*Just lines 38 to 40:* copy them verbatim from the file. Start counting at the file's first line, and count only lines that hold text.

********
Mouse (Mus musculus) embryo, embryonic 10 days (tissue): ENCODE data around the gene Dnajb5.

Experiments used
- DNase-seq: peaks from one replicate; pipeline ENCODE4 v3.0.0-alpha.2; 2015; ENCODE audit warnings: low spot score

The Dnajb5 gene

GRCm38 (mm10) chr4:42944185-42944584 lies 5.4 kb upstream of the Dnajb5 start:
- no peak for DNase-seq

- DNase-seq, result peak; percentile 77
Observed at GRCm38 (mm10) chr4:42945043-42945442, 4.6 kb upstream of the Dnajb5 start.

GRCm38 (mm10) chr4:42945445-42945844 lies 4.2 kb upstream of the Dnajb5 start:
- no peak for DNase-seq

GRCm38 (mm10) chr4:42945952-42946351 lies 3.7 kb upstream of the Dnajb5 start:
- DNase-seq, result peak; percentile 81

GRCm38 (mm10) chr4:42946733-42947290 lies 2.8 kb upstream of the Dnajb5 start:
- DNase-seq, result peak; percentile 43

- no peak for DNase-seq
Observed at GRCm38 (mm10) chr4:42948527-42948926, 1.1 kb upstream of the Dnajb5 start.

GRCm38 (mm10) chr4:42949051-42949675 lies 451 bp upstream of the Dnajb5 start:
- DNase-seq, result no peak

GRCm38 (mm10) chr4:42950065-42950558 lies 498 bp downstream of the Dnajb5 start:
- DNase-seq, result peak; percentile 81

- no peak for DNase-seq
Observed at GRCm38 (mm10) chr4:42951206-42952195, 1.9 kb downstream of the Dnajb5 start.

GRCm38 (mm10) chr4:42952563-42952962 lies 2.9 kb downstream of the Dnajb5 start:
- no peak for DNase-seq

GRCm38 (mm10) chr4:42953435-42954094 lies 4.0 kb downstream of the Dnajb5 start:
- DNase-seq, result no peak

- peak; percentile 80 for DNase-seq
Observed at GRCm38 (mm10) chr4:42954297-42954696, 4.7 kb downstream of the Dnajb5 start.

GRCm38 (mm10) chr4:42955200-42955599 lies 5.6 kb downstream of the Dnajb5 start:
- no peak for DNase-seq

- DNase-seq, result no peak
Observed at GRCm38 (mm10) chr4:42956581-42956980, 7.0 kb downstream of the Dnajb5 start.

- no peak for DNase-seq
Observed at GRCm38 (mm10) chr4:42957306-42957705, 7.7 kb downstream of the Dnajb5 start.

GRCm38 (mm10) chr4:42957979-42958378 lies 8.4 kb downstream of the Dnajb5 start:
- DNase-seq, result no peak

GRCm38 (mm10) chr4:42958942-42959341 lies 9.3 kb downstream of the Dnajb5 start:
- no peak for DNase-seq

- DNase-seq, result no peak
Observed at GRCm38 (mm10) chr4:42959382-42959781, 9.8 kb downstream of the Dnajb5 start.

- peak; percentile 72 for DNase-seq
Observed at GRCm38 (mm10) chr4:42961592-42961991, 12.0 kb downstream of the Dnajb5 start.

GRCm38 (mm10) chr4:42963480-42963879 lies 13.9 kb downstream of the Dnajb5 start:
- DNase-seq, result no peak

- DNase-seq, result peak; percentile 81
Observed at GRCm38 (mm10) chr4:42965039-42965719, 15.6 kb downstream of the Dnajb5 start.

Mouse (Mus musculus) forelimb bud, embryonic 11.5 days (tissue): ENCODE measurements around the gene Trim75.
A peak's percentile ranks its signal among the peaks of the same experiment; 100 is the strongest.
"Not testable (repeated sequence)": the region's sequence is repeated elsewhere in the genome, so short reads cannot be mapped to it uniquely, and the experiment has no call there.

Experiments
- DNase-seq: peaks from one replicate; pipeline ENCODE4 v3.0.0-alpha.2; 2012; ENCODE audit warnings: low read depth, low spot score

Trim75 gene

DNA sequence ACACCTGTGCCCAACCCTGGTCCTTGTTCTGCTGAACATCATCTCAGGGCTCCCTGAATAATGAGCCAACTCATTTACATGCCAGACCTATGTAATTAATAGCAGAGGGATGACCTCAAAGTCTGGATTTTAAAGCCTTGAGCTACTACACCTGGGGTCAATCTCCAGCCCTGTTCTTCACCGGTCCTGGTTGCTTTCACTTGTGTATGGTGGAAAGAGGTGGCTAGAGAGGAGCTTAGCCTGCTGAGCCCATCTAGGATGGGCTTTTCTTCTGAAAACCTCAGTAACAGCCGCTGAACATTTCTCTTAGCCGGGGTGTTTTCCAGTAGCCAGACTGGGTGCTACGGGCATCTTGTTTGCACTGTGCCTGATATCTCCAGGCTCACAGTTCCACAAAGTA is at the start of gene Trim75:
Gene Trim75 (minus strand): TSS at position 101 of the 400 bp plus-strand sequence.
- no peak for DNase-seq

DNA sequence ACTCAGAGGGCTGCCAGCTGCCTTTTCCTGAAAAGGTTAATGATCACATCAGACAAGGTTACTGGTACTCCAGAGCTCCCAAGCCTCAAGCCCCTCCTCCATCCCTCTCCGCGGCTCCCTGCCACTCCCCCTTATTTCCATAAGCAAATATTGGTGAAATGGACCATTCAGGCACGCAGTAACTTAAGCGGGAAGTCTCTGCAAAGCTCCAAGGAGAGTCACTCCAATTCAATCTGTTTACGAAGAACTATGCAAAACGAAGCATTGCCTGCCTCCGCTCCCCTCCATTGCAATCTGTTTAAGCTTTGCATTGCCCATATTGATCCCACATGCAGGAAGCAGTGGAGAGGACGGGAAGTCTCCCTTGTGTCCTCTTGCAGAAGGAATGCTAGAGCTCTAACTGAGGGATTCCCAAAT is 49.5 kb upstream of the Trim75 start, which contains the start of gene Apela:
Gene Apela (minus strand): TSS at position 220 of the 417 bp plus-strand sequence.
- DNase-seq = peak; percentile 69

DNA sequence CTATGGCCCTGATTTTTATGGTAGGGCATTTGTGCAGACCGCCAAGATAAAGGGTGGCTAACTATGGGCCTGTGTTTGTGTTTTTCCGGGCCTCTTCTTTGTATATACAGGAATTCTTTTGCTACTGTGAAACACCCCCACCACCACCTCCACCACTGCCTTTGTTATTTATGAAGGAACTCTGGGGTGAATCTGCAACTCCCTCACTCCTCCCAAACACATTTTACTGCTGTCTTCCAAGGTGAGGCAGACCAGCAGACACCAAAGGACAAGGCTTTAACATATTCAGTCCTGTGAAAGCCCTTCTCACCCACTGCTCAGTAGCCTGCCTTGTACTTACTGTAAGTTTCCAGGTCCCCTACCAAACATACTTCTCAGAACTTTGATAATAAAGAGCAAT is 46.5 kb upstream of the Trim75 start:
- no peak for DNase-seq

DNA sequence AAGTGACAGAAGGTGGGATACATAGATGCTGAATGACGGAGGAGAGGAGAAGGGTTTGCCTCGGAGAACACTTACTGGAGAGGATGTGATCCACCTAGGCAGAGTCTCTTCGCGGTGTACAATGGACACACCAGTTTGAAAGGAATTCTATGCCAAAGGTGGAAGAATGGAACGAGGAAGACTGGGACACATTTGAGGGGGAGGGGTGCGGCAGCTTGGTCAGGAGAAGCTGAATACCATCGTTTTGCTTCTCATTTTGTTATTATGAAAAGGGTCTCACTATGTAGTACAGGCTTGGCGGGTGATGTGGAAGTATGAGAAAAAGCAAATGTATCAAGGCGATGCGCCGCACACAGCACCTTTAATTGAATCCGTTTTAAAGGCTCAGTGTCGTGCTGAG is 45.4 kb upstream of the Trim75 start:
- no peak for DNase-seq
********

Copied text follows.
- no peak for DNase-seq

- DNase-seq, result no peak
Observed at GRCm38 (mm10) chr4:42959382-42959781, 9.8 kb downstream of the Dnajb5 start.